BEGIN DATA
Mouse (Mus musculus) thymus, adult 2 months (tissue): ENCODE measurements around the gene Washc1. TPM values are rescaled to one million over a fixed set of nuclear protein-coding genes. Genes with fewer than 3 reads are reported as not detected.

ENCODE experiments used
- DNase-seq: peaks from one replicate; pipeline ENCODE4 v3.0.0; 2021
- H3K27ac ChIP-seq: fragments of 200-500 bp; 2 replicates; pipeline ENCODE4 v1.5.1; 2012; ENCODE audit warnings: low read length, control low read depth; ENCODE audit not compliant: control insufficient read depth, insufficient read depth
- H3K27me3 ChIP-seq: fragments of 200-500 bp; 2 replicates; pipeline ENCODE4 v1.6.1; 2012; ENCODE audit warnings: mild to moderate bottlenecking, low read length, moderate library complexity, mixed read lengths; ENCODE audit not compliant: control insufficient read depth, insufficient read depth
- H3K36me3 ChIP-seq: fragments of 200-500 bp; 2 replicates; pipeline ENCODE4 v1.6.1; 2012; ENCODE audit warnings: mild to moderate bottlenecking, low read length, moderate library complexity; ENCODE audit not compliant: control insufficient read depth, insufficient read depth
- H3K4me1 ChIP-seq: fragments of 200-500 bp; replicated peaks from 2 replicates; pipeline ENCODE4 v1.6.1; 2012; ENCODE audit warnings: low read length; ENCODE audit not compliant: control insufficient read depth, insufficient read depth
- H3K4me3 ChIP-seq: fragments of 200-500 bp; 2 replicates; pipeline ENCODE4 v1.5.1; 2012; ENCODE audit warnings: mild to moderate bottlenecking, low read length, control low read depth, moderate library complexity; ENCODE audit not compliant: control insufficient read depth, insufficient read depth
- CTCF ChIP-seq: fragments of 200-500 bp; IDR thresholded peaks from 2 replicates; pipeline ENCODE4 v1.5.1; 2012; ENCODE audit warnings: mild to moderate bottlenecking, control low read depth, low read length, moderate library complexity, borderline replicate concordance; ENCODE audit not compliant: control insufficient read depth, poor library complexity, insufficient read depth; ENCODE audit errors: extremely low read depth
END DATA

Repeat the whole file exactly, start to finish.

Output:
Mouse (Mus musculus) thymus, adult 2 months (tissue): ENCODE measurements around the gene Washc1. TPM values are rescaled to one million over a fixed set of nuclear protein-coding genes. Genes with fewer than 3 reads are reported as not detected.

ENCODE experiments used
- DNase-seq: peaks from one replicate; pipeline ENCODE4 v3.0.0; 2021
- H3K27ac ChIP-seq: fragments of 200-500 bp; 2 replicates; pipeline ENCODE4 v1.5.1; 2012; ENCODE audit warnings: low read length, control low read depth; ENCODE audit not compliant: control insufficient read depth, insufficient read depth
- H3K27me3 ChIP-seq: fragments of 200-500 bp; 2 replicates; pipeline ENCODE4 v1.6.1; 2012; ENCODE audit warnings: mild to moderate bottlenecking, low read length, moderate library complexity, mixed read lengths; ENCODE audit not compliant: control insufficient read depth, insufficient read depth
- H3K36me3 ChIP-seq: fragments of 200-500 bp; 2 replicates; pipeline ENCODE4 v1.6.1; 2012; ENCODE audit warnings: mild to moderate bottlenecking, low read length, moderate library complexity; ENCODE audit not compliant: control insufficient read depth, insufficient read depth
- H3K4me1 ChIP-seq: fragments of 200-500 bp; replicated peaks from 2 replicates; pipeline ENCODE4 v1.6.1; 2012; ENCODE audit warnings: low read length; ENCODE audit not compliant: control insufficient read depth, insufficient read depth
- H3K4me3 ChIP-seq: fragments of 200-500 bp; 2 replicates; pipeline ENCODE4 v1.5.1; 2012; ENCODE audit warnings: mild to moderate bottlenecking, low read length, control low read depth, moderate library complexity; ENCODE audit not compliant: control insufficient read depth, insufficient read depth
- CTCF ChIP-seq: fragments of 200-500 bp; IDR thresholded peaks from 2 replicates; pipeline ENCODE4 v1.5.1; 2012; ENCODE audit warnings: mild to moderate bottlenecking, control low read depth, low read length, moderate library complexity, borderline replicate concordance; ENCODE audit not compliant: control insufficient read depth, poor library complexity, insufficient read depth; ENCODE audit errors: extremely low read depth